Part 1, Part 2

Interview with Kevin O’Neill here

Amy: Forgot to mention that the monster in the picture to the left of Terner two pages previous is from Night of  the Demon, and, yes, it is indeed a demon. Night of the Demon, based on M.R. James’ short story Casting the Runes (it’s the entire short story), features yet another Crowleyalike and Haddo death hole/assumed identity, Dr Julian Karswell, a nasty wizard who sets demons on people who attempt to defame him. I probably don’t need to tell you that he meets a sticky end at the hands of one of his own summonings, but I just have, so there you are. It’s funny the way Terner has the picture framed like a family snapshot. Again, it suggests that he doesn’t take this occult business seriously enough. Then again, it probably serves the function of a gargoyle too.

Perhaps it was a gift from ‘Felton’. Maybe it’s signed.

Freak out!

Part 1, Part 3

Interview with Kevin O’Neill here

Welcome to the second part of our annocommentations. The idea with these things isn’t to compete with the excellence of Jess Nevin’s annotations, but to supplement them.  Jess doesn’t do much mulling over the meanings of his findings, and that’s what these posts are about. So if you ever wondered what Terner being from Performance says about the sort of sexual positions he likes, then you’re in the right place. Oh yeah, and the links aren’t just to dull old Wikipedia pages. Follow them.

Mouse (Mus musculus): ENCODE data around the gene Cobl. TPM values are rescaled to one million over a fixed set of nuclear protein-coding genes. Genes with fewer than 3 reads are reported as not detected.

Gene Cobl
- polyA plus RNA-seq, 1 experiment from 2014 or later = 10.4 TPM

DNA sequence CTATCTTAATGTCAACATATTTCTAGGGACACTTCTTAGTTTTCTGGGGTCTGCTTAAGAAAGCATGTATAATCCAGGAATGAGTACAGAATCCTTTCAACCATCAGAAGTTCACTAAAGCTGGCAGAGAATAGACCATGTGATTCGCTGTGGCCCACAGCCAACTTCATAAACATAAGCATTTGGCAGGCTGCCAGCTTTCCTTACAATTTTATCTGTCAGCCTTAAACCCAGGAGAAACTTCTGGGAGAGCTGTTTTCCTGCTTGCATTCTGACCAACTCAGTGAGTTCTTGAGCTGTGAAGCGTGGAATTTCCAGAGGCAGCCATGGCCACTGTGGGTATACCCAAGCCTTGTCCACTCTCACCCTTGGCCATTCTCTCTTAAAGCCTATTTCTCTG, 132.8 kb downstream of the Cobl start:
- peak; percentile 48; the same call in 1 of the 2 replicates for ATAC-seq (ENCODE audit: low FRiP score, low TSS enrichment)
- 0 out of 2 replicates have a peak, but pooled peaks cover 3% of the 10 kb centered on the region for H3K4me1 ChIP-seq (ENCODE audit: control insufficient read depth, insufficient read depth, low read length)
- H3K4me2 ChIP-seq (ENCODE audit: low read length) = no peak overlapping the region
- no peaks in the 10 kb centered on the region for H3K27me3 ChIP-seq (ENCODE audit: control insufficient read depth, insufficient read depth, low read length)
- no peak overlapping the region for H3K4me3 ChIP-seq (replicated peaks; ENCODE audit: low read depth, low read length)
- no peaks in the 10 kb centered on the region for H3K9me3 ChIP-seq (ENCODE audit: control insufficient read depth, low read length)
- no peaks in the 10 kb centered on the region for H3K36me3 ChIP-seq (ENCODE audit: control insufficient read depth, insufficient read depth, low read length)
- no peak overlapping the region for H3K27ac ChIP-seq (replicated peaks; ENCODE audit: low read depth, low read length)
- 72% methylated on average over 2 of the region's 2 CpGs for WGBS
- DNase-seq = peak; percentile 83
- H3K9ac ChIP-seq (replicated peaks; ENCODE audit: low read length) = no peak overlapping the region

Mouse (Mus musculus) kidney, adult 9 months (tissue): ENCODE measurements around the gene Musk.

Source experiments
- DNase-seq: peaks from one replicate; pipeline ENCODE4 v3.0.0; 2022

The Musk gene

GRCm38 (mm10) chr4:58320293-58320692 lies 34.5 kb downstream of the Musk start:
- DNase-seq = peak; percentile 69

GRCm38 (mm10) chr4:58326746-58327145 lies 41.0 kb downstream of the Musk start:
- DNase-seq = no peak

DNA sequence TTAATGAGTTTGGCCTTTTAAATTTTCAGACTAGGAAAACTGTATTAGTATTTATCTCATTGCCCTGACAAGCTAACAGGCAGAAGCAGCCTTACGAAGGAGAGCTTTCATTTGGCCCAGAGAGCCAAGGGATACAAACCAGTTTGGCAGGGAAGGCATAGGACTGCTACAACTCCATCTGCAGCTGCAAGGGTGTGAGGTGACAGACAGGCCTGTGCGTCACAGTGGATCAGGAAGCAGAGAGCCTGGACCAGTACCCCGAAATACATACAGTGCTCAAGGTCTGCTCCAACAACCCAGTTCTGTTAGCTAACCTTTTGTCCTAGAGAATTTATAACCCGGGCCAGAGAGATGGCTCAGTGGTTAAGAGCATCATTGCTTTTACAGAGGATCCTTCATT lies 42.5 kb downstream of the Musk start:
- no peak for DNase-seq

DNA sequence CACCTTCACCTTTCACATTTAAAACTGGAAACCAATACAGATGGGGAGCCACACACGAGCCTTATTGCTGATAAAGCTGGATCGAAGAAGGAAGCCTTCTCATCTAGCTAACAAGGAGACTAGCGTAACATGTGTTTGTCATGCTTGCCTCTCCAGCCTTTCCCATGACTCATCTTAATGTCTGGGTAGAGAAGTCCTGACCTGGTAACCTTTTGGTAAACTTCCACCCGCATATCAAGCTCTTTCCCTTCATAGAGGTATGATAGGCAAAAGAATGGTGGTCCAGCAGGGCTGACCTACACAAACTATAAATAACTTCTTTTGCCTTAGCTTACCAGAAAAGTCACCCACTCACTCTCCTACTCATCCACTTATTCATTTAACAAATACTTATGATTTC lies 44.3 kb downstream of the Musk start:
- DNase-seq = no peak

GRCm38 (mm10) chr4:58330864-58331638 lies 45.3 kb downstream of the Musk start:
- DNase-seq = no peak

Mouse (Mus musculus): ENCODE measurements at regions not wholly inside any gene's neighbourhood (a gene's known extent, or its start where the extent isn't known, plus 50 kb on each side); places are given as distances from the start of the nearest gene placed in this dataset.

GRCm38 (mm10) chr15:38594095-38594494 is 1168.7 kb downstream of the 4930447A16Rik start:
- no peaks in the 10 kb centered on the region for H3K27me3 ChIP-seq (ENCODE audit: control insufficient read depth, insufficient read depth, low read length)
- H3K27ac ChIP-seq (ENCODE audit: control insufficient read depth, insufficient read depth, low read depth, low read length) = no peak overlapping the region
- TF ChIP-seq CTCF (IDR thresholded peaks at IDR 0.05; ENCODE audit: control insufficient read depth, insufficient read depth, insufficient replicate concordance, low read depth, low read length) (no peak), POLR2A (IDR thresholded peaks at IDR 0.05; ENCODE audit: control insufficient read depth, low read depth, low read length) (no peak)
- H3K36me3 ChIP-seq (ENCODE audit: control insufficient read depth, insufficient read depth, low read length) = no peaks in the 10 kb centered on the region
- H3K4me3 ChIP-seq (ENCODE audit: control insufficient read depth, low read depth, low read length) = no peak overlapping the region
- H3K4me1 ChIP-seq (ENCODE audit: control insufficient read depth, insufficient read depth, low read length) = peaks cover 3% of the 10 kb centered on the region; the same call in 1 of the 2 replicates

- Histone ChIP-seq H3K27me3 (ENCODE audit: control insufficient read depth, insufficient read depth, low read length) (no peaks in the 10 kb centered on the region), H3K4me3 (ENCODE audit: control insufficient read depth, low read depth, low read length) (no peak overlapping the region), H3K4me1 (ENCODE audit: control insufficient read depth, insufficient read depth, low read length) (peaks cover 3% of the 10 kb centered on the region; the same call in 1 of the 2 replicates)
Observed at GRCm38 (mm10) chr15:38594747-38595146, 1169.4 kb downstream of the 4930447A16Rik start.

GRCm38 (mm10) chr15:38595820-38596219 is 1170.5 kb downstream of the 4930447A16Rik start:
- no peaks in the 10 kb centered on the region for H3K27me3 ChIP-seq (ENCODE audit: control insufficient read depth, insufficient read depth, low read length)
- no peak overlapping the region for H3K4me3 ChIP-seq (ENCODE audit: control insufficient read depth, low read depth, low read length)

We annocomment after the jump

bobsy: My own and only objection to how Batman Incorporated is proceeding, amidst so far a hat-trick of rapid high impact 21st century superhero comics, is the slight familiarity of the beats as the overarching story begins to emerge. Though it wasn’t to be expected, more refreshing and radical than those ominous bell-notes as the latest cosmic conspiracy begins to emerge from the murk would be a comic that stands entirely on its own, 22 or whatever pages of unencumbered violence and costumes, a purity of blank abstracted spectacle that doesn’t even pretend to that common fallacy: that a wider world exists beyond the totality of its stapled covers.

Minor quibble best dispensed with early. This was a fun issue, and in the so-far absence of Annotations Goddess Uzi Mary, la belle annotateur sans merci, a few pages in particular require a closer look.


Click to find out why three pages of BatMinc3 are better than six issues of Knight & Squire

Batman and Robin #14

September 14th, 2010



Question: was it Morrison’s art direction, or was Irving responsible for the decision to construct this scene out of these calming blues?